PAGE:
Cracker! by Cynthia Kadohata Read Free Book Online

Book: Cracker! by Cynthia Kadohata Read Free Book Online
Authors: Cynthia Kadohata
caught the catlike reflectiveness of her eyes. For a second, those eyes seemed to bore into him, and even through him. Man, she was a beaut. “What am I going to do with you?” he asked. She stepped back a touch, making the reflectiveness disappear. She threw down her paws to play.
    He said, “Cracker, come!” And, to his surprise, she did. She followed him out to a grove of trees. He pointed to one. “Tree!” he said. He pointed to another tree. “Tree!” he said.
    Cracker already knew what a tree was. She didn’t know whether he was trying to tell her what one was or whether he was asking her because maybe he didn’t know. Then he started running back and forth between two trees, all the while shouting out, “Run. Run between the trees!” She looked around. It could be he was crazy. She had seen a crazy man when she lived in Chicago. He lived in a different alley from where she lived, but Willie had told her he was crazy.
    Then Rick pointed at yet another tree and said, “Cracker! Run to the tree.” And then she got it. She ran to the tree and looked back at him. He cried out, “Good girl!” He pointed to another tree and said, “Run to the tree!” She ran to the tree. “Good girl!” Then he directed her to run among a whole bunch of trees. And they heeled, sat, lay down, and did every single thing they’d been working on for weeks. When they were finished, she was panting but felt elated.
    Rick felt elated too. He was also panting. He threw his arms around her. “Good girl,” he said. “Good, good girl.”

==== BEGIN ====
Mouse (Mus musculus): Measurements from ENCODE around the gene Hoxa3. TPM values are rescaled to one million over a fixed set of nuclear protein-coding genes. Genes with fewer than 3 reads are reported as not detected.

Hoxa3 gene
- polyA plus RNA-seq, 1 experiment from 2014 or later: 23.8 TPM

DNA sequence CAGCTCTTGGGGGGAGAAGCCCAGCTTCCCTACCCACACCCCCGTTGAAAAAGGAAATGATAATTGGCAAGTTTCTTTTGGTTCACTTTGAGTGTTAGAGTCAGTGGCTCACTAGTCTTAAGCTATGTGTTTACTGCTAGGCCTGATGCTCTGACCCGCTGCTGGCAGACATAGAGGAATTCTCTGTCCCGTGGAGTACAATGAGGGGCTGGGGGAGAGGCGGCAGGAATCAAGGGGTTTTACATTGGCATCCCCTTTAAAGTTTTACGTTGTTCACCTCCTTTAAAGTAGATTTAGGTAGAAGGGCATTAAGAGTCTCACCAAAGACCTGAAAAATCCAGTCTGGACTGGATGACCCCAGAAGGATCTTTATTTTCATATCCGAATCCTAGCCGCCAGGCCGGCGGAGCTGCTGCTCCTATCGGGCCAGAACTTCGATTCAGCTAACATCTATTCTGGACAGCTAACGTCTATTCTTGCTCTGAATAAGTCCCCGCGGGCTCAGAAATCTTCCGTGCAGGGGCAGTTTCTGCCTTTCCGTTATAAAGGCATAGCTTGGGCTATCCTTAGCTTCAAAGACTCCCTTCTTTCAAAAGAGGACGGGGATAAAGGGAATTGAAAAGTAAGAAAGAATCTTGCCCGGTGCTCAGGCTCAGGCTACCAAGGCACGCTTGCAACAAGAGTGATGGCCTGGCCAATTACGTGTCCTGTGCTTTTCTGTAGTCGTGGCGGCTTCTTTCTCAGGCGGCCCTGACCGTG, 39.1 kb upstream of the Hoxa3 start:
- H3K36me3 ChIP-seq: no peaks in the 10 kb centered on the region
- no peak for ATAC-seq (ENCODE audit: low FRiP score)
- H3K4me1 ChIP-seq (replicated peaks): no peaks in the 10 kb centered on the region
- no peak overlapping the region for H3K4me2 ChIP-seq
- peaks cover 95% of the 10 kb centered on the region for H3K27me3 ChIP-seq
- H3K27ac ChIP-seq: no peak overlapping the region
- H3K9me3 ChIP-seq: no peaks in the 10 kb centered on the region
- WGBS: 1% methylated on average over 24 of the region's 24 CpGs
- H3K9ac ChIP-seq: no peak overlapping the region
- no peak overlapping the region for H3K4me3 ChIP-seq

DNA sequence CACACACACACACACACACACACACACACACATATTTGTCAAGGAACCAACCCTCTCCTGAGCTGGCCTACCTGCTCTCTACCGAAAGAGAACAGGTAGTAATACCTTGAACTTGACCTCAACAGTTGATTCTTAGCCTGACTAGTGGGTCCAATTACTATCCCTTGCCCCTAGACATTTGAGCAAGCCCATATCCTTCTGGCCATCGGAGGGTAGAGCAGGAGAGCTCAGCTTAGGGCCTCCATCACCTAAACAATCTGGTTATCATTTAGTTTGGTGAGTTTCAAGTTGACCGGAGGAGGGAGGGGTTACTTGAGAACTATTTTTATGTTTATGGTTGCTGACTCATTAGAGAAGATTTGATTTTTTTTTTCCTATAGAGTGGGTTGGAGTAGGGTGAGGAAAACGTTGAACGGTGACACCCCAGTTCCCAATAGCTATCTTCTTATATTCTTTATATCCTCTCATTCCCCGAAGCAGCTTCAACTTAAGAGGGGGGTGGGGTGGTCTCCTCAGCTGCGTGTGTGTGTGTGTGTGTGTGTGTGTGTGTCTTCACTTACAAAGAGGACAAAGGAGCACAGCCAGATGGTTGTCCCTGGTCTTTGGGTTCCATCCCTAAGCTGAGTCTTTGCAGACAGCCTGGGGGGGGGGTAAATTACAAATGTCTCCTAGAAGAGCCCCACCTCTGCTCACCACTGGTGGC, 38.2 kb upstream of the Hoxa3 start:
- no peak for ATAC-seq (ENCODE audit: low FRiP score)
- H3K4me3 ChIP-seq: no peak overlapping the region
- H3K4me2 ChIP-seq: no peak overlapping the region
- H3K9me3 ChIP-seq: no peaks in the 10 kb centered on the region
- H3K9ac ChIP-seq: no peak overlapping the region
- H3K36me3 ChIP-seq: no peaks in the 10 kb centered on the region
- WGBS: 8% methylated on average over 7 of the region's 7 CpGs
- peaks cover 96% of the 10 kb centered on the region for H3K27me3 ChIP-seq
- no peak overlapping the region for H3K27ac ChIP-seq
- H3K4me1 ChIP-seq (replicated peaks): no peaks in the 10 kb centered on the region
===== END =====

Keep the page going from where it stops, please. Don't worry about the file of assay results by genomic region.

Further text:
And for the first time since he’d ever said it, she knew he meant it. It made her feel wonderful.
    Rick kenneled her and caught his ride back. Jeez, he couldn’t believe this dog could have been put down.
    After that night, training got better and better. In fact, Rick started lying in bed thinking about the day’s triumphs instead of the day’s failures. It didn’t happen all at once, but after a while it seemed to Rick that they were in maybe the top 25 percent of the class. Not that this trophy business meant anything—they were all in this together. But there was nothing wrong with being the best.

    Every day the instructor told the men the same thing: “When you get to Vietnam, you will do everything with your dog. Don’t take a leak without your dog. Don’t have a smoke without your dog. If you sneeze, I want that dog at your side. In Vietnam entire companies of men will rely on your dog to save their lives. But your dog isn’t working for those companies, your dog is working for you. I want you to bond with that dog until you don’t know where the dog ends and you begin!”
    Rick had heard this twenty times already. Since that night running among the trees, he had started taking Cracker with him everywhere. It turned out she was a real people dog. She hated being alone, and he started to feel guilty when he did take a leak without her. Sometimes, even when he got leave and went into town, he would catch himself wondering what Cracker was doing.
    Training was actually starting to get fun. Sometimes the platoon would go out on the road and jog with their dogs heeling at their sides. If they ran into civilians, the civilians always wanted to take pictures. One hot day they sweated down the road as a couple of gorgeous girls called out, “They’re so cute!” The sarge halted the platoon so the girls could take pictures of the dogs. That gave all the guys new respect for their dogs: They were not only well-trained animals, they were outstanding girl-catchers.
    Other times when a civilian wanted to take pictures, the sergeant would rage, “These dogs are not pets. These dogs are specialized military equipment.”
    Rick noticed that some of the dogs weren’t as good in various ways as Tristie, Bruno, and—now—Cracker. One dog refused to jump over a wall when told. Another dog bit his handler several times. That dog finally got cycled out and went to wherever such dogs went,

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